A Space Oddity
Fairy Tales Competition, 2016
El Hadi Jazairy + Rania Ghosn
Jia Weng, Ya Suo, Sihao Xiong, Bin Zhang
In 1682, an icy celestial body crossed the sky following the same path as others in 1531 and 1607. Using the Law of Gravity, which was developed by his friend Sir Isaac Newton, Edmond Halley showed that the three different appearances were actually the same comet travelling around the Sun in a long orbit and returning every 76 years. He predicted that the comet was periodic, and would reappear in 1758. In 1759, the comet came back, a little late because Jupiter’s strong gravity slowed it down. Halley’s Comet has also returned in 1835, 1910, and in 1986. In its last sojourn through the inner solar system, five space probes flew through Halley's tail. They closely observed the jets of evaporating material and snapped thousands of photographs as they swept by. Perhaps you remember seeing a faint fuzzy patch in the sky or the comet for yourself through binoculars.
In 2060, Sir Isaac Newton returns to Cambridge to head the Halley Armada.
The space mission seeks to build alien life forms using stardust, architectural structures, Halley’s trajectory, and the associated set of physical processes and chemical compounds across its expansive temperature range. Is there life, not as we know it? There are good reasons for this cosmological assignment. To astronomers, a comet is a flying natural history museum stocked with precious artifacts from the very earliest moments of the solar system. They are the leftovers of the day of creation, the odd bits and pieces of simple unused matter when the Sun and its attendant planets came into their present form. Comets are like a cosmic refrigerator, says Sir Newton, They've internally preserved the whole history of the solar system. By plowing into Halley's cold heart and sniffing out the dust and gases that stream from its surface, the Halley Armada experiments with the conditions that existed at the birth of the sun and the nine planets some 4.5 billion years ago.
The Halley Armada spacecraft is launched at the moment Comet Halley approaches the Earth in 2062. The mission patch reads: Love your Monsters. The space probe is composed of 30 dodecahedron modules, each of which hosts a hairy palpal bulb that transfers life cells and is enveloped by a soft membrane. Landing in Halley’s Central Depression, the parasite fleet leeches off the body of its host. In this primal moment of insemination, the Halley Armada implants its feeding-stem to suck liquid from the comet’s nucleus that is at mostly ice from water.
The Halley Armada dodecahedrons respond to the comet’s changing milieu between the days of perihelion and aphelion: it reconfigures between the closest and most distant points in Halley’s orbit to the sun. As this dirty snowball swoops toward the sun, solar radiation begins to vaporize ice and frozen gases on the comet's sunward surface. This process of sublimation changes the comet’s state from nebulous to crystalline. The energy liberated by the melting comet inflates the membranes. The blooming surfaces of the polyhedrons harness radiant light and heat from the sun in a process of artificial photosynthesis. The envelopes collapse back as the comet moves away from the sun. Sitting in a tin can, far above the world. In the comet’s journey through the Solar System, the dormant monsters incubate, weave their web, and assemble into one large blue egg. Irritated by trillions of objects and icy debris that surrounds our solar system, the egg hatches a swarm of spider monsters. A garden of cosmic delights spurts beyond the Oort Cloud. See the spiders in their million hordes. Oh man! Look at those spiders go. It's the freakiest show.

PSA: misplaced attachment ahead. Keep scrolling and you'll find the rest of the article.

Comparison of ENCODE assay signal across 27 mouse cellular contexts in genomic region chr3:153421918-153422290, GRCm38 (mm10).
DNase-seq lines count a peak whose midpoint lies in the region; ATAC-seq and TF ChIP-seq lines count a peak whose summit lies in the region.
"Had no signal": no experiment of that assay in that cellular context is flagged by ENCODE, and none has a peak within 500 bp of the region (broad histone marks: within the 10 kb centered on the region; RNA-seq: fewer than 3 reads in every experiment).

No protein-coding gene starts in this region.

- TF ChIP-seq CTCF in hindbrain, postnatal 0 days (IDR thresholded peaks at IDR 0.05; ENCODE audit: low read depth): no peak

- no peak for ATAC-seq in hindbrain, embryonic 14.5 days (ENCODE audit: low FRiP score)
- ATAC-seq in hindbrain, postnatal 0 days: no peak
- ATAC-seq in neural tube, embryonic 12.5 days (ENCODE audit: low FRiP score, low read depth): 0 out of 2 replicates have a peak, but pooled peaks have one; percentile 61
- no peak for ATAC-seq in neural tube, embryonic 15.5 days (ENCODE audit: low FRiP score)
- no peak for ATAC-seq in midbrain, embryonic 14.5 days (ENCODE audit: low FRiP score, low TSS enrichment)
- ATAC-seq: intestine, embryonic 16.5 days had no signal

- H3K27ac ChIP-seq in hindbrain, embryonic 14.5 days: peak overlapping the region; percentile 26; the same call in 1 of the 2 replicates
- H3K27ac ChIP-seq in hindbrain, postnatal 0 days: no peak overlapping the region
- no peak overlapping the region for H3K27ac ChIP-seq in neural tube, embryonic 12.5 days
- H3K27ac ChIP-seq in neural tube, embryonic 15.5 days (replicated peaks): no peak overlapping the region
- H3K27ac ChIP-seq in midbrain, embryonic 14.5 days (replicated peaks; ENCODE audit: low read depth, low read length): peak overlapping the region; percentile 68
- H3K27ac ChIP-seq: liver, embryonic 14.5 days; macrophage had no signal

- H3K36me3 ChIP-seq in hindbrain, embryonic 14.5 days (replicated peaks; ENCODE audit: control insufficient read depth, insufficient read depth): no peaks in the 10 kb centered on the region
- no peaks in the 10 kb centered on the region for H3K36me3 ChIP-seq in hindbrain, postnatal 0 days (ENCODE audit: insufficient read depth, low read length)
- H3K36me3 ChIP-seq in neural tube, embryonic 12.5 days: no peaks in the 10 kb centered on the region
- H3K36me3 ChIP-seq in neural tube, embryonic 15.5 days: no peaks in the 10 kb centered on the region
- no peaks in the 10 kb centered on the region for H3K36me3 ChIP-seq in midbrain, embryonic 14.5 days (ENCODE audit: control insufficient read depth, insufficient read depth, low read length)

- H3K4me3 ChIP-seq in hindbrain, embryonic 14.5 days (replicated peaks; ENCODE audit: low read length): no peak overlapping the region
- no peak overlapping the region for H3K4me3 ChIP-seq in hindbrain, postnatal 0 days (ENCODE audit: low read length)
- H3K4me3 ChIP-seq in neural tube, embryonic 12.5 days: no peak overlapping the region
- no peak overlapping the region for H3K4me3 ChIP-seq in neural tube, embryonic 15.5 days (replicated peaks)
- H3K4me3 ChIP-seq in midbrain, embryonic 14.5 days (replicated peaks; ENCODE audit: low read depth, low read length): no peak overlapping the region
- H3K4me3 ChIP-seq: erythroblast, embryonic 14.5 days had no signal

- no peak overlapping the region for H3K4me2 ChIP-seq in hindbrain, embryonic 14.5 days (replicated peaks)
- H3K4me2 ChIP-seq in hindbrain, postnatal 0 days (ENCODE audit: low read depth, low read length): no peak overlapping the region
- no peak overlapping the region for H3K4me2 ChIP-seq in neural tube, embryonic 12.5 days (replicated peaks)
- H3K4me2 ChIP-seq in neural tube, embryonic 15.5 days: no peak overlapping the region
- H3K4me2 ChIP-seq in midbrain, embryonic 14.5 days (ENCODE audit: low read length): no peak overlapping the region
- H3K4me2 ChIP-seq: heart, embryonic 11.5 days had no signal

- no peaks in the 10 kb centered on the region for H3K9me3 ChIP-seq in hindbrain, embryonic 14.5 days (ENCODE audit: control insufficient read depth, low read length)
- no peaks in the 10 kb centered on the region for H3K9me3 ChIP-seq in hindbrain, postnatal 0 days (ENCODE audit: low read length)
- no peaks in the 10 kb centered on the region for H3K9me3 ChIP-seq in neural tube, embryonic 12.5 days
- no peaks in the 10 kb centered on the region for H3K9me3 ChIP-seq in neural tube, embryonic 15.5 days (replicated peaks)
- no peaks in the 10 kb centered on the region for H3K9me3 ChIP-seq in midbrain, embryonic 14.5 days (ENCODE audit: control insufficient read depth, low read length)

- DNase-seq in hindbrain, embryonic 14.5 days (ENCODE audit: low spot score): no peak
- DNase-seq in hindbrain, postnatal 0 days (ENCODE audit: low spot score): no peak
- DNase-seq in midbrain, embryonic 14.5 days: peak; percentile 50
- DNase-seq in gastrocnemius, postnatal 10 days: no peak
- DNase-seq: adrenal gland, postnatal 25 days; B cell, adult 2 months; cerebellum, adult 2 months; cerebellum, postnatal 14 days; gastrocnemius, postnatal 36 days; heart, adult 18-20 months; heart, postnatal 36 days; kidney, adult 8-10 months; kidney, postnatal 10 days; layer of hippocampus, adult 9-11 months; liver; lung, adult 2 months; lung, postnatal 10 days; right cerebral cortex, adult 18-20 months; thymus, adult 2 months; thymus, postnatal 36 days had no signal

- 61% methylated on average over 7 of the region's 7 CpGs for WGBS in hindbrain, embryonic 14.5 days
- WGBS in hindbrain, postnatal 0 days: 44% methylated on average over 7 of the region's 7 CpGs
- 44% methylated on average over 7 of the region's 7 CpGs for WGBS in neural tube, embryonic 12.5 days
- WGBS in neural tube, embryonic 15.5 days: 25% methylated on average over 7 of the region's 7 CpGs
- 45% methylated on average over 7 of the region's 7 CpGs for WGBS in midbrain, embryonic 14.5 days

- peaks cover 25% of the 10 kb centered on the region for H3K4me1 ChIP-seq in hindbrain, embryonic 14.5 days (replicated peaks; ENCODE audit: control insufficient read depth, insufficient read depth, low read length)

And the same thing happens every 76 years; this great coitus with the celestial atmosphere is regulated by the comet’s rotation around the sun. In 2138, the Earth’s octogenarians -and those close to becoming one- are going to be treated to “The 2062 Halley's Comet Club.” Memories of the brilliant 2062 visitation, when Halley's passed within 50 million miles of Earth are strikingly vivid. Blasting away: “Planet Earth is blue. And there's nothing I can do.”
Well, the cycle repeats until the comet eventually disintegrates into meteor swarms. Till then, the Spiders from Halley celebrate the call to love our monsters and care for our technologies as we do our children. Each monster is a message in a bottle: it brings forth new possibilities for the meanings of difference, reproduction, and survival, all the while engaging the most significant things that define us as humans on Earth, which are stories. On Comet Halley, the formal reconfiguration of the monsters has no end; its cycle has continuations, interruptions and reformulations – just as the kind of survivable stories we could use these days. This one is written from within the belly of the monster.